Thanks - there needs to be several solutions for a range of different circumstances. The Mole Group solution is a channel under the path and a charger in your front garden. This of course would not work for people without a front garden. The Ubitricity solution converts existing lamposts to be charging points, this only works if the lamposts are on the roadside of the kerb and not the other side - and so it goes on. There are too many people seeing this to a barrier to EV ownership to be ignored. For info. I agree with the idea of centralised hubs as ranges get better, charging becomes faster, etc. but I personally feel that this is a way off...??? Cheers!
 

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The Ubitricity solution converts existing lamposts to be charging points, this only works if the lamposts are on the roadside of the kerb and not the other side - and so it goes on.
They also have a solution where they install a 'charging bollard' where the lamp post is not usable.

I've used this in Portsmouth and it works quite well.

As you say, it depends on how co-operative the local authority is.
 

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Given the move to pedestrianise streets by adding pinchpoints, closing off the ends of rat-runs etc. these protrusions into the roads could accommodate "charging bollards" without a net reduction in space for pedestrians. But given the proliferation of cars and the practices of sub-dividing houses into flats, having houses of multiple occupation etc. which is further increasing the amount of vehicles there is a finite space in urban areas. Whilst Prescott's ending of the requirement to include car parking in new developments had some green kudos I still view it as a cynical nod to developers that has resulted in even less off-street parking in urban areas.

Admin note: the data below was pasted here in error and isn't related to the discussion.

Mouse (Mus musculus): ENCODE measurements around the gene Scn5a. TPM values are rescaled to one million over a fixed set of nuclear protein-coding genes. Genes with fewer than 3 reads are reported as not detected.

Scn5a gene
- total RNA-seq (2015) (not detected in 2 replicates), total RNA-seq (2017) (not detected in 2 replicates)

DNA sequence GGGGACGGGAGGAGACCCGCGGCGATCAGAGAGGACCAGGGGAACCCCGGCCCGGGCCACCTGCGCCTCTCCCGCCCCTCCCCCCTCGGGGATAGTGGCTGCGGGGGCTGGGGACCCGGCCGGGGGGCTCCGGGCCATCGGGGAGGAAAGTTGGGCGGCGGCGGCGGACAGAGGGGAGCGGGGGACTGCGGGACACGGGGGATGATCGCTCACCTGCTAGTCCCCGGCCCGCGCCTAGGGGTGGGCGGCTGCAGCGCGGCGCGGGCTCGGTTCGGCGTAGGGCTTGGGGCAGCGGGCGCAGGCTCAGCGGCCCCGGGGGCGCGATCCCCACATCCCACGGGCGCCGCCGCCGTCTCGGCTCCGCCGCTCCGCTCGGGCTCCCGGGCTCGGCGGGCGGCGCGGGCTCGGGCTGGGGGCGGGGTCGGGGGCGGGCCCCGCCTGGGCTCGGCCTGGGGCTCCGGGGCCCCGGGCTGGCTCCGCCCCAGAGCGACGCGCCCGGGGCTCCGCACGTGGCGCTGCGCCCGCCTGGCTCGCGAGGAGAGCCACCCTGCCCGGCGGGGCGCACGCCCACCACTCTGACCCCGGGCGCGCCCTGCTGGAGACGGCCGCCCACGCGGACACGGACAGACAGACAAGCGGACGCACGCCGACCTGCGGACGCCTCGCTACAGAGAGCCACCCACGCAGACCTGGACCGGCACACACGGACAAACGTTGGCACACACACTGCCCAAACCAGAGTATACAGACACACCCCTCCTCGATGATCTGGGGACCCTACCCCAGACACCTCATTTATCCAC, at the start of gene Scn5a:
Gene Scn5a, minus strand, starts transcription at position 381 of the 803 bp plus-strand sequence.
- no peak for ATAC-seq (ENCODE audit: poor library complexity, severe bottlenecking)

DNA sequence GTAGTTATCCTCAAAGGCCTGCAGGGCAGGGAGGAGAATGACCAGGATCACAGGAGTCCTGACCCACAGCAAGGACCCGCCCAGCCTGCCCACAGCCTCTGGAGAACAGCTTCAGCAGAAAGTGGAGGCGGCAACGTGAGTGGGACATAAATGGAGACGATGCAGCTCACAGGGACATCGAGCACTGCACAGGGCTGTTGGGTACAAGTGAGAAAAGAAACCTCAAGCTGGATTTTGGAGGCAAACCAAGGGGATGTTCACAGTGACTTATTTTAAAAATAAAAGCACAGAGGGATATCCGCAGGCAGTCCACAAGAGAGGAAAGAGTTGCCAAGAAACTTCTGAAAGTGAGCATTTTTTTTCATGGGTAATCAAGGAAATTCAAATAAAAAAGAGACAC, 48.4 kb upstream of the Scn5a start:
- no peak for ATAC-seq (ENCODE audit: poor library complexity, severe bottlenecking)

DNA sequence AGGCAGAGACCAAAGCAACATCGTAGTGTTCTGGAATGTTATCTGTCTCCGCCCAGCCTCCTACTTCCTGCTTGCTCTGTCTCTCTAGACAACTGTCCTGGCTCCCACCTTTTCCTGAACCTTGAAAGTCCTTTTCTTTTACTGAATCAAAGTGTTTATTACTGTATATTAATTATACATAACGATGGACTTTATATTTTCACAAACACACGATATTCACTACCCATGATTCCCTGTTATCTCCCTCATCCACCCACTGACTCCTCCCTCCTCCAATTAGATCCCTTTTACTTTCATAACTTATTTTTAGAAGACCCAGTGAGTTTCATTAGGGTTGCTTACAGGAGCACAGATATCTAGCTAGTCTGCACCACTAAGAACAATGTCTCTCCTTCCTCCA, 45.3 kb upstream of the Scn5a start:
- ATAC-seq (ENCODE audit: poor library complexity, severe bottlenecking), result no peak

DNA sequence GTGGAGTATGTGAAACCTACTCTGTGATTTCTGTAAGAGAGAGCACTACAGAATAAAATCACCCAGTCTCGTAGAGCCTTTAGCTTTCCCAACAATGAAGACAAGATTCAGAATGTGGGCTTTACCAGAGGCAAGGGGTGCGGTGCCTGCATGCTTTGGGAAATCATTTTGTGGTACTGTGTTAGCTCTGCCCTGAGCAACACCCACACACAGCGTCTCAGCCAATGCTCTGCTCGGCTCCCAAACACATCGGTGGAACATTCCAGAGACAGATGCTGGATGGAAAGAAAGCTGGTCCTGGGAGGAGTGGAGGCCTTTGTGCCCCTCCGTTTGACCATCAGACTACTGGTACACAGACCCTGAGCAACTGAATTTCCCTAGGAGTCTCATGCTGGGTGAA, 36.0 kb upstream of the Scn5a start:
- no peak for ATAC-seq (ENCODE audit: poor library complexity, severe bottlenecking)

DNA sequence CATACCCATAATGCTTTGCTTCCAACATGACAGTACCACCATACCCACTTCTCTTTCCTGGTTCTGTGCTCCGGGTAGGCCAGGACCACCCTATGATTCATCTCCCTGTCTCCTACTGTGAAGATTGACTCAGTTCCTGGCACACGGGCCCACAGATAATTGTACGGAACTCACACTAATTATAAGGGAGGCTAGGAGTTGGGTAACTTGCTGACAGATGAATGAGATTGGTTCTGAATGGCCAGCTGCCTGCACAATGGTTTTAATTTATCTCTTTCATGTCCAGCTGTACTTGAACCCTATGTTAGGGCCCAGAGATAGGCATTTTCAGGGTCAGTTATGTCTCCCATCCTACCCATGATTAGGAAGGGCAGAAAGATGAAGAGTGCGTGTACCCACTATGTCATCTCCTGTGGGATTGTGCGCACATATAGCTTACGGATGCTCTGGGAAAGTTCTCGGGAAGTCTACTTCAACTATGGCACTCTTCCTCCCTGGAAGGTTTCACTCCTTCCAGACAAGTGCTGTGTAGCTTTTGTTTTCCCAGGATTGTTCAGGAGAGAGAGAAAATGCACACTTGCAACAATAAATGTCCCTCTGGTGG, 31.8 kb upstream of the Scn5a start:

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Good tip...thanks. I have now mailed them...
Hello! Tom from Charge My Street here, thank you for getting in touch with us.

We're aiming to make sure those in terraced housing (Or no access to a driveway) are no more than a 5-minute walk away from a community funded chargepoint.

If you know of a: Pub, Village Hall, Community Centre, Gym, B&B, Hotel, Public Car Park with public access at least overnight, please let us know by suggesting a site on our website: Host a Site | chargemystreet.co.uk

Local knowledge is key!

Tom
 

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@jaysmith08 what are our options in GM?

I’ll be sending you a proper communications in a few months (fingers crossed) about this for a terraced street in which there’s no driveway (only 1-2 neighbours have done one).
 

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@jaysmith08 what are our options in GM?

I’ll be sending you a proper communications in a few months (fingers crossed) about this for a terraced street in which there’s no driveway (only 1-2 neighbours have done one).